PsyD Degree Salary Outlook
Earning your Psy.D. degree is a smart decision if you want to be a practicing psychologist. If you are mostly interested in working with patients who need mental health services, you may find that a Psy.D. is a better fit for you than a Ph.D., which is more of a research-focused degree.
When you are thinking about the salary and career prospects for a Psy.D. degree, you also need to keep in mind the amount of time that you are going to have to dedicate to earning this doctoral degree.
Most Psy.D. programs will take four to five years of full time study to finish. You may have to write and defend a lengthy thesis, and you will probably have to do an unpaid internship of at least one year.
According to the Bureau of Labor Statistics (BLS), the median salary for psychologists in 2010 was $74,030. The lower 10%, typically those with a master’s degree, earned $39,200, and the top 10% earned over $110,000 per year. The vast majority of the highest paid psychologists have more than five years of experience and hold either a Psy.D. or a Ph.D. in clinical psychology.
BLS also notes the following median wages for various types of psychologists in 2010:
$87,300 for industrial-organizational psychologists
$66,800 for clinical, counseling and school psychologists
$89,000 for all other types of psychologists
BLS states that about 50% of psychologists earn between $48,000 and $82,000. Some of the typical salaries that are seen in different areas of employment for doctoral degree holders include:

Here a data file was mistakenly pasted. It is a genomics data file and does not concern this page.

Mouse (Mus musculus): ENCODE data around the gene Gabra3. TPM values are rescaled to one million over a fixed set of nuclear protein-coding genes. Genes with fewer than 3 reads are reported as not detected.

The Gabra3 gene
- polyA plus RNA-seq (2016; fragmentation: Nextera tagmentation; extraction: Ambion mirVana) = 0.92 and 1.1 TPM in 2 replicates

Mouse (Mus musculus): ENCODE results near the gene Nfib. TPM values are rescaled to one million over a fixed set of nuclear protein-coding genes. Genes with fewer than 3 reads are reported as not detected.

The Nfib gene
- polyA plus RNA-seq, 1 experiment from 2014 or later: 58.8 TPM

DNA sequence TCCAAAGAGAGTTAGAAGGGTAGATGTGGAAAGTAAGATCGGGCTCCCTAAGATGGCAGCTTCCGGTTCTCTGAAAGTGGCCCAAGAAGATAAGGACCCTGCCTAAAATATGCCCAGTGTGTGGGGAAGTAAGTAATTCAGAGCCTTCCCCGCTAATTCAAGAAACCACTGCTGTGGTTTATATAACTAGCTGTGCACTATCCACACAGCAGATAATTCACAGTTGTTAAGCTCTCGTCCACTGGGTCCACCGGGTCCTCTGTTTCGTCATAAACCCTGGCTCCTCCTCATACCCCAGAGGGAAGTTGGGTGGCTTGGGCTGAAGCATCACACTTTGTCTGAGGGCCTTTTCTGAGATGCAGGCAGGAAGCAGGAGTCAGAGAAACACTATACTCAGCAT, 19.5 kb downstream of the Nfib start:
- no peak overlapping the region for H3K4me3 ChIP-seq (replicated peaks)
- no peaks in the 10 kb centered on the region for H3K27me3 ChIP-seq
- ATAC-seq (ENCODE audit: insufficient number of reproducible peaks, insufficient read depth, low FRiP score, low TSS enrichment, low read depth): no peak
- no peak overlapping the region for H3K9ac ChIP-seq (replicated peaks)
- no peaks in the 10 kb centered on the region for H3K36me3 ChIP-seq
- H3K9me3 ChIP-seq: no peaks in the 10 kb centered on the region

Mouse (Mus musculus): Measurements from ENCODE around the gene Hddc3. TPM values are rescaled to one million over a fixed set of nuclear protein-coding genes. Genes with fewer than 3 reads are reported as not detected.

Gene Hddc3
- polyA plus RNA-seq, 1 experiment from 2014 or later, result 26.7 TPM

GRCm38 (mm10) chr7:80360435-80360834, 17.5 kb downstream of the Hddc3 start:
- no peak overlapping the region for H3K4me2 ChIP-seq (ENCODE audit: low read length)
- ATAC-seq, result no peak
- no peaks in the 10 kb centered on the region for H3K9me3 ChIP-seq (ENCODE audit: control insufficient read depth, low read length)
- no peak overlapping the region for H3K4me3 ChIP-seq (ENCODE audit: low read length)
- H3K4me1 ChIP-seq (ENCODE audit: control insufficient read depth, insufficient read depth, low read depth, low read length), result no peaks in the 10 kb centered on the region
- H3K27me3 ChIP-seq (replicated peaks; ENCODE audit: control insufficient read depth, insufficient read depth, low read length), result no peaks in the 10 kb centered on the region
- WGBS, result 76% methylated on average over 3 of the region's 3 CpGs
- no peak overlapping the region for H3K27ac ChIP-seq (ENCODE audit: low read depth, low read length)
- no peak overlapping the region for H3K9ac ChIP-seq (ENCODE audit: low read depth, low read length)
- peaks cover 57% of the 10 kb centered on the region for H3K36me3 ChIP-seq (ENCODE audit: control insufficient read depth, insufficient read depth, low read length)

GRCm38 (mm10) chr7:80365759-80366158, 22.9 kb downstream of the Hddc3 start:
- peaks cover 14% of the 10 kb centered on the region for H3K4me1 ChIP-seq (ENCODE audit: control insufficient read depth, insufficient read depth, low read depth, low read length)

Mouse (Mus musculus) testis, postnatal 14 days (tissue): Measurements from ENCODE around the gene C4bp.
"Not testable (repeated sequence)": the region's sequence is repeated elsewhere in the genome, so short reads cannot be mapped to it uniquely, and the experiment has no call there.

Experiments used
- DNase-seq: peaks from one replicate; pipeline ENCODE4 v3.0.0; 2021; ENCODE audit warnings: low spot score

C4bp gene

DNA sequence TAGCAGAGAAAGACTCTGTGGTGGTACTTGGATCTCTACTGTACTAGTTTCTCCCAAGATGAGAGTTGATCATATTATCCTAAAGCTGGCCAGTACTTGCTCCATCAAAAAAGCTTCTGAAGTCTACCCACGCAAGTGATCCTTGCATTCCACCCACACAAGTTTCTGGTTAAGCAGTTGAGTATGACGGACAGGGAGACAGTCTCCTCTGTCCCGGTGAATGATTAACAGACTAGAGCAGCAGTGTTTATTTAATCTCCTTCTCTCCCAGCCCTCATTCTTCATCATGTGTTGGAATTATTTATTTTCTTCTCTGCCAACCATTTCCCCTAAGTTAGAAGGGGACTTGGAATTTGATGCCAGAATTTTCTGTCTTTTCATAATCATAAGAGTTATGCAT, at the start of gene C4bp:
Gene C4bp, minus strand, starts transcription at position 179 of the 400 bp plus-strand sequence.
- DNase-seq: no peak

Outpatient care: $59,000
Family and individual services: $57,000
Elementary and secondary schools: $65,000
Health care practitioner offices: $68,000
State governments: $63,000
Those interested in a doctoral degree in psychology should know that industrial-organizational psychology is a quickly-growing area of the field, with a 26% increase in demand expected by 2020. The median wage in this field was $77,000 in 2010, and it is believed that the top 10% earned over $148,000.
Below are some more typical salaries with a doctoral degree in this field:
Cognitive psychologist: $55,000
Developmental psychologist: $56,000
Engineering psychologist: $79,000
Experimental psychologist: $56,600
Sports psychologist: $54,200
PsyD Job Outlook
Professionals who want to work in clinical psychology with a Psy.D. degree can enjoy not just a high salary. They also can enjoy strong job growth. According to BLS, overall employment in this field will grow by an impressive 22% by 2020. This is faster than average when compared to other professions.
Employment for clinical, counseling and school psychologists specifically will grow around 20% by 2020 as well. There will be a strong, growing demand for more psychological services in hospitals, schools, mental health centers and social service agencies.
This growth is going to occur alongside the general growth in demand for health care services. This is a result of the aging population and many people living longer, more productive lives. There is more demand for psychologists with a doctoral degree because there is more demand for teams of doctors, social workers and all other types of health care professionals, and they are needed to work in collaborative teams.
It is expected that the employment of school psychologists with master’s and doctoral degrees to rise as the number of children in public schools increase.